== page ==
Fifty Favorites for 2017: Part Five

dad&unclejimToday is Memorial Day. One of my fellow foxes reminded us that the holiday is meant to honor our veterans who sacrificed their lives for our freedom. I’m fortunate in that the two veterans in my immediate family lived through the horror of war. They didn’t lose their lives, but they sacrificed in other ways, physically and emotionally. Both were avid readers, and I’d like to think I inherited my love of books from them.

I remember going to the second hand bookstore with my dad (he’s the one seated in the picture), where he’d fill grocery sacks full of paperbacks. He’d consume them all in short order and return them (for a small credit) and get another bag full. He loved suspense, adventure, and mystery. Edgar Rice Burroughs, Isaac Asimov, and Ian Fleming were among his favorite authors.

Dad’s brother, my Uncle Jim (standing), was also an avid reader. According to his daughter Diana, he loved spy novels, especially those by Ian Fleming. He always ordered the Reader’s Digest Condensed Books and read them through. He also read magazines, and kept up on current events and issues.

Both men made time in their busy lives to read. So in memory of Dad and Uncle Jim, I’m listing the five books I read since last month. Click on the book covers to view them on Amazon:

Meddling mamaLThe Case of the Meddling Mama by Diane Burton.
This is the third in Diane Burton’s Alex O’Hara mystery series. Alexandra is a PI who works on seemingly boring cases, but unwittingly uncovers bigger and more dangerous mysteries in the process. She lives in a small town on the shore of Lake Michigan, so it was like reading about places I know well. I loved the first two books in this series and knew I was in for a treat with this one, too. Diane was my guest here at 4F1H back in September of 2015 when she told us about the first book in this series. She is a fellow member of the Mid-Michigan Romance Writers of America.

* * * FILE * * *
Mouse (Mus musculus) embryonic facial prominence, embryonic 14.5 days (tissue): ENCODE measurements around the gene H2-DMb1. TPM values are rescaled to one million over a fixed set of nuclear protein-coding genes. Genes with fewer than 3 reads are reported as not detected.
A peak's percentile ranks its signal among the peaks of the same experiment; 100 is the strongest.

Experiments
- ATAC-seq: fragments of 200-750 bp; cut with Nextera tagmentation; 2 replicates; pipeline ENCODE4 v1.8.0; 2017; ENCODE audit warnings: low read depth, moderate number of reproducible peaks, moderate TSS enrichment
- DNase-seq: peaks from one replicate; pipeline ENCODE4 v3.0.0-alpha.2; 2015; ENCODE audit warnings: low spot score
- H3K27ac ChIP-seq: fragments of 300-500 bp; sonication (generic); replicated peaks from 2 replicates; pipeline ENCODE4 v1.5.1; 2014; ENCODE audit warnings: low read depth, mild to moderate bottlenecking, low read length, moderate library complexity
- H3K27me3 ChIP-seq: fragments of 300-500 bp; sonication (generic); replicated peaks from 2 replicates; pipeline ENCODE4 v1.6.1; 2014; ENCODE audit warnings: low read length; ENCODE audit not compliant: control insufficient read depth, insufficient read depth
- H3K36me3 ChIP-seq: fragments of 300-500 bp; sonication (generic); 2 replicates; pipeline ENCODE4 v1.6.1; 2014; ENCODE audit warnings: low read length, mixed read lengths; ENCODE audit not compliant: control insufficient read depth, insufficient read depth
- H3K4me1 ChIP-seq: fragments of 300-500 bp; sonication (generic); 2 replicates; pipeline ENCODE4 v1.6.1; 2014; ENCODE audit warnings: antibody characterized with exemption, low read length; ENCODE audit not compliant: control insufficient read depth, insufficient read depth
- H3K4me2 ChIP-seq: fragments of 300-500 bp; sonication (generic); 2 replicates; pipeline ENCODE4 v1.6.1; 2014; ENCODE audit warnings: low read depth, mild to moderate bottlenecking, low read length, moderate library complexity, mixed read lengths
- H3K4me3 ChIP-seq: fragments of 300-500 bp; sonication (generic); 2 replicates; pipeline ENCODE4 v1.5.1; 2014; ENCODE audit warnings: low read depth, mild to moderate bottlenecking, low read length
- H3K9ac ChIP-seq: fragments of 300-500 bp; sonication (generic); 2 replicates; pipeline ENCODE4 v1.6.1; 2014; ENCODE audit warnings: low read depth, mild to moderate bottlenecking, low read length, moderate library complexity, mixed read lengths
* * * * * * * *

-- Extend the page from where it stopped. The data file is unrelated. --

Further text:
UnrequitedUnrequited by Elle Clouse.
I was never a fan of steampunk romance until I started reading Elle’s books. Kaliope James is an opera singer and Axel the Black is a  notorious pirate. This is the first in a series, and is very short, but there was enough that I came to care about the characters, and when I finished this story I immediately downloaded the next one. Elle is a fellow member of the Grand Rapids Region Writers Group, and she was my guest here last August when she released the third book in this series. You can read that interview HERE.